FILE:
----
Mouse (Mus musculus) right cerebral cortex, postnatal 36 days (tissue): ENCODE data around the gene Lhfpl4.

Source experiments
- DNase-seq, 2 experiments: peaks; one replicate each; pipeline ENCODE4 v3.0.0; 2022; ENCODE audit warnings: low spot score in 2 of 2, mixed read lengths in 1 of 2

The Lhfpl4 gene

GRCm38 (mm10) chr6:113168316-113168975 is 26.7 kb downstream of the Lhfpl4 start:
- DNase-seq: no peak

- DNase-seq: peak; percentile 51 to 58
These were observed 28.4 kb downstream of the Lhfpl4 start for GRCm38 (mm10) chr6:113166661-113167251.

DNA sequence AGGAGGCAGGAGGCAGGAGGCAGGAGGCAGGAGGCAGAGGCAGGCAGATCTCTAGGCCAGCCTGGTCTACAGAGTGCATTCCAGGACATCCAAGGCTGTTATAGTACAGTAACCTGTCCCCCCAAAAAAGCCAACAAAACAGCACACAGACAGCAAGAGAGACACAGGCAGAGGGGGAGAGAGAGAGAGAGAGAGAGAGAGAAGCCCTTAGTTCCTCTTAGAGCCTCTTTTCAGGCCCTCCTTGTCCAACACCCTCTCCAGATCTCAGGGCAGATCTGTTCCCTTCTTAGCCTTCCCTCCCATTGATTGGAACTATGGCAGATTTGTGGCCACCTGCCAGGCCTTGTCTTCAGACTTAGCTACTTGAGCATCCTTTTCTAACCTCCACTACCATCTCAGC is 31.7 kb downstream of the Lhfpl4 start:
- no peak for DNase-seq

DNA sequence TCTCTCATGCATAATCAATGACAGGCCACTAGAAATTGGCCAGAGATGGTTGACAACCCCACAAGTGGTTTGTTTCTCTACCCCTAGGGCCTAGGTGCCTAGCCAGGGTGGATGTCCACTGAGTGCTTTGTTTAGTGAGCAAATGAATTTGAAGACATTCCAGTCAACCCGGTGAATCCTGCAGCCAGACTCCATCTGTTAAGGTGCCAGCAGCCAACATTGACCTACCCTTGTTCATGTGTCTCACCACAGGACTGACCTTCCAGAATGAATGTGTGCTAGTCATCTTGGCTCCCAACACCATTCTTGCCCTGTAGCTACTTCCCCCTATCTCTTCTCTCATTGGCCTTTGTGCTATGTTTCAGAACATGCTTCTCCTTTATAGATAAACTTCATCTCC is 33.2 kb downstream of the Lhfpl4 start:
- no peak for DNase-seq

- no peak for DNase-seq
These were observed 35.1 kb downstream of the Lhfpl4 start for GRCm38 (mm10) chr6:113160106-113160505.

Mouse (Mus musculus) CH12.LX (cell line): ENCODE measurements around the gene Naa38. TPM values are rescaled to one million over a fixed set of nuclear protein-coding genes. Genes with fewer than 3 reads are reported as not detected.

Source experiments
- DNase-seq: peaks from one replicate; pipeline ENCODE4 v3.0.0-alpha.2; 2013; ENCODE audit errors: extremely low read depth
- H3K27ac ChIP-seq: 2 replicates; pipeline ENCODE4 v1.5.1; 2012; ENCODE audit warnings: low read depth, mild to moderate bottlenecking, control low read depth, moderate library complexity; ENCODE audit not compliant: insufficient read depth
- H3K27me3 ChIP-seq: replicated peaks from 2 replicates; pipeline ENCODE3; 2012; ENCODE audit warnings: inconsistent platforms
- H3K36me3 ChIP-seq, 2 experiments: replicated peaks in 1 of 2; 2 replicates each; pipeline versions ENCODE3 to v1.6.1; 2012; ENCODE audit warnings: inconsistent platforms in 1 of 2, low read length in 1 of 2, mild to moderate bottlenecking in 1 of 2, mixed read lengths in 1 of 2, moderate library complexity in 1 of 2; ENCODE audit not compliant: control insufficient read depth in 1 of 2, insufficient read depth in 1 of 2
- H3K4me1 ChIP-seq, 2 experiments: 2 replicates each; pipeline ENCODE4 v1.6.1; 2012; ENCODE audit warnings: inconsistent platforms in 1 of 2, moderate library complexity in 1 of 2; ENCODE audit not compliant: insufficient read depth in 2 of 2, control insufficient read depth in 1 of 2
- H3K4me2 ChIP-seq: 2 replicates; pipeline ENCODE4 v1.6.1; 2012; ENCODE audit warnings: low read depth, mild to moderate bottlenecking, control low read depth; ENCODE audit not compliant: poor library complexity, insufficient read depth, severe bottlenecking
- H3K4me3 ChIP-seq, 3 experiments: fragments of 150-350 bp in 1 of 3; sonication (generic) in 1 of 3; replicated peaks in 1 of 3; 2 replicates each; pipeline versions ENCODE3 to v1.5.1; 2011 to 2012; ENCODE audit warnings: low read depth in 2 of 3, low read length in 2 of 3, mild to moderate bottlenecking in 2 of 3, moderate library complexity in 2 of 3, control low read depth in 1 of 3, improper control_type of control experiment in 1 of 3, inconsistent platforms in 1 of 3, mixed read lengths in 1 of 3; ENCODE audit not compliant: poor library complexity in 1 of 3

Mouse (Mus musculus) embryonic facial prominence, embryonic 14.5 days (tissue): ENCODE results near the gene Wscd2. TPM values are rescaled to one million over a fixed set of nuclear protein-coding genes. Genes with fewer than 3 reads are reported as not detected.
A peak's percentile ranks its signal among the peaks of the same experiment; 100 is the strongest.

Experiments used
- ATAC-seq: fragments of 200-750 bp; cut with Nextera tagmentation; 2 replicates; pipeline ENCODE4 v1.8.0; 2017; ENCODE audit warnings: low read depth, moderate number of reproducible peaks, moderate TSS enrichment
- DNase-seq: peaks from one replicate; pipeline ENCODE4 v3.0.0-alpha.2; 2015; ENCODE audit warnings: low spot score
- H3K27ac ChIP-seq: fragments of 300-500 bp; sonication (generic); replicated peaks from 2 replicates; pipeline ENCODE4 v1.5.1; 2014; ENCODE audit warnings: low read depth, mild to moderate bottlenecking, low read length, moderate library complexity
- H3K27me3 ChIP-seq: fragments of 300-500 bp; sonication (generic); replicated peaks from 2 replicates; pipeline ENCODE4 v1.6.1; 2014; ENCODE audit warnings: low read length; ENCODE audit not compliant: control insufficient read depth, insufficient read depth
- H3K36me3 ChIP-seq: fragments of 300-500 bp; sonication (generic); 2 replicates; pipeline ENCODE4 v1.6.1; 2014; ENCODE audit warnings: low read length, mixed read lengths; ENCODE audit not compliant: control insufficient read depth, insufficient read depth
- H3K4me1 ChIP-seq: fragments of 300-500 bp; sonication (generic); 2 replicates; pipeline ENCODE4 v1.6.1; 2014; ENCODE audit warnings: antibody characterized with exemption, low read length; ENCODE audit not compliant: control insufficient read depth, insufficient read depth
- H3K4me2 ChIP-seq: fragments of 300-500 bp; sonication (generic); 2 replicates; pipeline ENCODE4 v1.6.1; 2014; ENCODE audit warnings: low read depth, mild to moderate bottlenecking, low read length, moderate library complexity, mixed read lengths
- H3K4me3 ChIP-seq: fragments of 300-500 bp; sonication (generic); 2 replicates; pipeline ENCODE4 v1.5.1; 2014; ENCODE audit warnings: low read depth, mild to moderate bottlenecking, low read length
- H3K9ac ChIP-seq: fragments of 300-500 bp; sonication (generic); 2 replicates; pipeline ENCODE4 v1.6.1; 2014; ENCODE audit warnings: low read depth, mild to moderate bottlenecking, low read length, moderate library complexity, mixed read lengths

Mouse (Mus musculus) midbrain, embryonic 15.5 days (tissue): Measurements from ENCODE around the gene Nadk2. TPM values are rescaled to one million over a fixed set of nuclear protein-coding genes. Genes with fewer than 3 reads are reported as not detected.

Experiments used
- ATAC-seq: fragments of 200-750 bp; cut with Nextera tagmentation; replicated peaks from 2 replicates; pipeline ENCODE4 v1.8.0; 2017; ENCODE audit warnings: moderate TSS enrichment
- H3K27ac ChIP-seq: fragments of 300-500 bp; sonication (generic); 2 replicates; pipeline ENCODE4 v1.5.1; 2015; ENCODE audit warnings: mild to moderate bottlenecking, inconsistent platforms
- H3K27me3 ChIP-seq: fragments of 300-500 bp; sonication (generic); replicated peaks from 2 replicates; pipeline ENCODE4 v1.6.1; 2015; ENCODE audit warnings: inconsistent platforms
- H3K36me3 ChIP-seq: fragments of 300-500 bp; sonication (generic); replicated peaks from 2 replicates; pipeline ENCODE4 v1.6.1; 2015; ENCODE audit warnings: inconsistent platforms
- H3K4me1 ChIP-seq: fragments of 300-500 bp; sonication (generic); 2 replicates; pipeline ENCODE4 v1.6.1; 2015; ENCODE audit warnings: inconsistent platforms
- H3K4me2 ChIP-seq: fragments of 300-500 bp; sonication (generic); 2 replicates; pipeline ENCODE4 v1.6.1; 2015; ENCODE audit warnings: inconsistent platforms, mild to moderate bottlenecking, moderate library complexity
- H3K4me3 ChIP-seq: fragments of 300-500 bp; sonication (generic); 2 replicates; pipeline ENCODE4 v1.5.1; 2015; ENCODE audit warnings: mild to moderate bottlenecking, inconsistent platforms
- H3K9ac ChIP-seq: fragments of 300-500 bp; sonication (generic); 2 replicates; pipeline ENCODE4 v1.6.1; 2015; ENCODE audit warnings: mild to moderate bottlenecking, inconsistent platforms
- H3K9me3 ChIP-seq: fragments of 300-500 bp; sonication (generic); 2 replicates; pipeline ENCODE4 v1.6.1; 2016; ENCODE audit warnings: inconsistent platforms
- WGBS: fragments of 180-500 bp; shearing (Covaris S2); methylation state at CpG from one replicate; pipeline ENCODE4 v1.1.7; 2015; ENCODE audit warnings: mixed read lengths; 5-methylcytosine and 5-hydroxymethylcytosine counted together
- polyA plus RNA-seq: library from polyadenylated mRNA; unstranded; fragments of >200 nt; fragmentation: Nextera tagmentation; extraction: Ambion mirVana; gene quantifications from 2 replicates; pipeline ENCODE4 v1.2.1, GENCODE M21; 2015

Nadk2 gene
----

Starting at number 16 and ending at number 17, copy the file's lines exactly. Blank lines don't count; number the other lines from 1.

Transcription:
Source experiments
- DNase-seq: peaks from one replicate; pipeline ENCODE4 v3.0.0-alpha.2; 2013; ENCODE audit errors: extremely low read depth